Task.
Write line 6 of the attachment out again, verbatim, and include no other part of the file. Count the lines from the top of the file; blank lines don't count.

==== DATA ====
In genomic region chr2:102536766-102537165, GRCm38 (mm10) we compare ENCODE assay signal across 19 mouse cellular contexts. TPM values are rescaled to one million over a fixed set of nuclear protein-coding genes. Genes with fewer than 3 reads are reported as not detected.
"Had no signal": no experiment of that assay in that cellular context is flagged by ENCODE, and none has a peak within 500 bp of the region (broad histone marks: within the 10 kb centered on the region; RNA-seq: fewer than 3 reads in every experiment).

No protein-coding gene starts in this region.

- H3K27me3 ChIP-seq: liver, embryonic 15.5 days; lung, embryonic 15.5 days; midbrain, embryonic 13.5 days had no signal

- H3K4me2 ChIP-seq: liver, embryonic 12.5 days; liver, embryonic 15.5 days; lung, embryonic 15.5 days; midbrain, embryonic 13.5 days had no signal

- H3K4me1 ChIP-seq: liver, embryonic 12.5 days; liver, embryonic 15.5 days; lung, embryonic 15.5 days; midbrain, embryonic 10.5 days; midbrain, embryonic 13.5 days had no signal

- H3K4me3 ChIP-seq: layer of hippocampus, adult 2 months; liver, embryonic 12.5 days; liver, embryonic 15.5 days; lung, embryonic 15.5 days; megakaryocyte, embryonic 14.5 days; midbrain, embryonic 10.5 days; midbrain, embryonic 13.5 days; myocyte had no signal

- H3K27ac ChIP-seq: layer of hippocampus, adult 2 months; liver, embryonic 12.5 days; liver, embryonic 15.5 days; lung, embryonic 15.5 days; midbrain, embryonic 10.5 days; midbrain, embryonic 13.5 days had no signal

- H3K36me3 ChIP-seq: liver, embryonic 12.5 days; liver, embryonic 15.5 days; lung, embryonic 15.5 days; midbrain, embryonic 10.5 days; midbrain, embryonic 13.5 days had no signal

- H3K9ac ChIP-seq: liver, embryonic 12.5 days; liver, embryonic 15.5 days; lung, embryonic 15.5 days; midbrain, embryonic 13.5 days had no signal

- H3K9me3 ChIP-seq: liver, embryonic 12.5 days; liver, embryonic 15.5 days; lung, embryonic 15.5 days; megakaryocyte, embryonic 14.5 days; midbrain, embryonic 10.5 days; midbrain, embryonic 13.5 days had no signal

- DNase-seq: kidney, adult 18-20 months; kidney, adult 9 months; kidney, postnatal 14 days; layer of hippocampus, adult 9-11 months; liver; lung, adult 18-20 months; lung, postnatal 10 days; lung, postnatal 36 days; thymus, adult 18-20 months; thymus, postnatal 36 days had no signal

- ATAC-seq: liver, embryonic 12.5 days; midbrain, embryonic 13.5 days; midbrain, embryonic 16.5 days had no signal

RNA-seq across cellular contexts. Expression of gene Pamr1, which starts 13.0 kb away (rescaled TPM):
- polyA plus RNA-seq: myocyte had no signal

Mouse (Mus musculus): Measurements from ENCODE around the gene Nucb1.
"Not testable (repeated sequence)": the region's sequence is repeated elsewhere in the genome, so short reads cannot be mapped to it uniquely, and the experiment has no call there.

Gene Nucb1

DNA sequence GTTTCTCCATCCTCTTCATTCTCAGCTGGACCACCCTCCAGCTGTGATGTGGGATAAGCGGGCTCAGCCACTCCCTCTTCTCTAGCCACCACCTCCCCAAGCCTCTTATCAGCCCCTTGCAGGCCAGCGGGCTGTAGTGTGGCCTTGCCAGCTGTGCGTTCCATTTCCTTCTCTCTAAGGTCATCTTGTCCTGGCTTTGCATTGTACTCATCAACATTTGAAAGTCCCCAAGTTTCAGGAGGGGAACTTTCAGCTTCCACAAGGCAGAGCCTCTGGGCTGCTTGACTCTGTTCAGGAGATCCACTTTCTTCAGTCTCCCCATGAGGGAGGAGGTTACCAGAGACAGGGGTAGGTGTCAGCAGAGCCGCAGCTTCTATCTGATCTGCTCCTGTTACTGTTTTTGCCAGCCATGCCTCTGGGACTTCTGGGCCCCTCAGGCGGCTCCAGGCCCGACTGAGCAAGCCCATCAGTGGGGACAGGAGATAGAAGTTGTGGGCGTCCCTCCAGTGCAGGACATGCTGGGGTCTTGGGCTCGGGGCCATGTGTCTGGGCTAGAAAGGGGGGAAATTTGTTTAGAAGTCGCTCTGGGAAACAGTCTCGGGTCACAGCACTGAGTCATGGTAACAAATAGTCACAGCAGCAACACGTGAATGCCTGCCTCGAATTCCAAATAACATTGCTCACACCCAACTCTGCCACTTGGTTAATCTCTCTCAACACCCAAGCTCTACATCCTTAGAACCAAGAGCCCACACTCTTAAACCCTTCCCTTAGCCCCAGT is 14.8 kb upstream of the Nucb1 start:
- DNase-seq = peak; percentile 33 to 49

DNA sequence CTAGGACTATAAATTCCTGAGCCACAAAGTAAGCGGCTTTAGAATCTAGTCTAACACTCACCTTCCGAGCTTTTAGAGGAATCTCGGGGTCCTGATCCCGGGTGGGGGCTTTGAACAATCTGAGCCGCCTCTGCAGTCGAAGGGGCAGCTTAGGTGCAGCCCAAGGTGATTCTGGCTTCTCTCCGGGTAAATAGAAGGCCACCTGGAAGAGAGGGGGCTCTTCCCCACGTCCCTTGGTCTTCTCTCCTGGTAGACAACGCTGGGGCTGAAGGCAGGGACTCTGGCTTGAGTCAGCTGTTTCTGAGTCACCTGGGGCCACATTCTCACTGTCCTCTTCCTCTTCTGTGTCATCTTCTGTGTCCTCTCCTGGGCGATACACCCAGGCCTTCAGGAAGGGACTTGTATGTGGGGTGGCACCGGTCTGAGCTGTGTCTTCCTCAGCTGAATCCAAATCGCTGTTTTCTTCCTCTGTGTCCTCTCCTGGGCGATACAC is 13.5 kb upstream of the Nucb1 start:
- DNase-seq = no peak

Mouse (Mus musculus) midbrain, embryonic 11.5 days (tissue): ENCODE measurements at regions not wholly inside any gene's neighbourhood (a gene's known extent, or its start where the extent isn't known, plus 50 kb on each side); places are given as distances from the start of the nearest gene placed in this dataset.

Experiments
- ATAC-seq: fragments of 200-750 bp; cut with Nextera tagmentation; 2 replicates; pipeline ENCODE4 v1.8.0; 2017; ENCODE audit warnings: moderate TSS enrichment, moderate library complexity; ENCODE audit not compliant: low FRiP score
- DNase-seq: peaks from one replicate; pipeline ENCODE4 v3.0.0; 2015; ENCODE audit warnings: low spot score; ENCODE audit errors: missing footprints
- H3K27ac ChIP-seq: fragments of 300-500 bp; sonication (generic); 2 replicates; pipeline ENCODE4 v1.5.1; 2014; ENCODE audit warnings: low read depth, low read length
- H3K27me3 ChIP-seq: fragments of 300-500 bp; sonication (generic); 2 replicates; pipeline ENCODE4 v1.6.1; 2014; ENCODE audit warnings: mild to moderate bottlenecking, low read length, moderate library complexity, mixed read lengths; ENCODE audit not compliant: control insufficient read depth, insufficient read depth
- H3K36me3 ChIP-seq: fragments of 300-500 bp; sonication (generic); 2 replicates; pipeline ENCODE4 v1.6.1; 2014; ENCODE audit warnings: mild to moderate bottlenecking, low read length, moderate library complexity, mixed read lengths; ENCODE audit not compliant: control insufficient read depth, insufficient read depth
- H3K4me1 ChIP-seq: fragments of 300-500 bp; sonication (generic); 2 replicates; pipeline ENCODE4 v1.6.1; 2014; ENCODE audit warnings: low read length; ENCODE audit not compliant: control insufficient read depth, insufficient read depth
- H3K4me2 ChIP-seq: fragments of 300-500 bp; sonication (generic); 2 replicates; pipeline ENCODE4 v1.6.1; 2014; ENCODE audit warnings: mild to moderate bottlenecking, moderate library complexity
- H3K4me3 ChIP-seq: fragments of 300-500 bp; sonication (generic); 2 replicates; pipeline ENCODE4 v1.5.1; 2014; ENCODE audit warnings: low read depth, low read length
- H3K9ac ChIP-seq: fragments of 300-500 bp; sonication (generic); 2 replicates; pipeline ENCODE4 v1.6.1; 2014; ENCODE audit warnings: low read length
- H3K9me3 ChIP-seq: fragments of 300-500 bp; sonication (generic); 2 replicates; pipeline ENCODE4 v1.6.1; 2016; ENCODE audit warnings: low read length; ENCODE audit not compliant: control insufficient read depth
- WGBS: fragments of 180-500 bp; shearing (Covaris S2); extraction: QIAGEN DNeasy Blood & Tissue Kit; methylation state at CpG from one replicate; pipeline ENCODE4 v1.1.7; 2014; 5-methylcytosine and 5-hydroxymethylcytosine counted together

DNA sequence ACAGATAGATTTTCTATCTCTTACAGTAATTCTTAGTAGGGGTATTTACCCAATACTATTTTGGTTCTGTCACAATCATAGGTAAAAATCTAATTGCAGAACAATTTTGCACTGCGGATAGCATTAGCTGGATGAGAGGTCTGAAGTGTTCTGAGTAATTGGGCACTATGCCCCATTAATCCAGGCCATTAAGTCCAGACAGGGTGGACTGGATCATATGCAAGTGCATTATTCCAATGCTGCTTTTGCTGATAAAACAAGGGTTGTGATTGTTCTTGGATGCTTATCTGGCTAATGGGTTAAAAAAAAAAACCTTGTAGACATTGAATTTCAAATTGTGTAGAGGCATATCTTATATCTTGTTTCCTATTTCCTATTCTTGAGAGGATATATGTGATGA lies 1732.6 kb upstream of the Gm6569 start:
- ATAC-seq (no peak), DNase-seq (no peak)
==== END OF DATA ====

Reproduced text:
- H3K4me1 ChIP-seq: liver, embryonic 12.5 days; liver, embryonic 15.5 days; lung, embryonic 15.5 days; midbrain, embryonic 10.5 days; midbrain, embryonic 13.5 days had no signal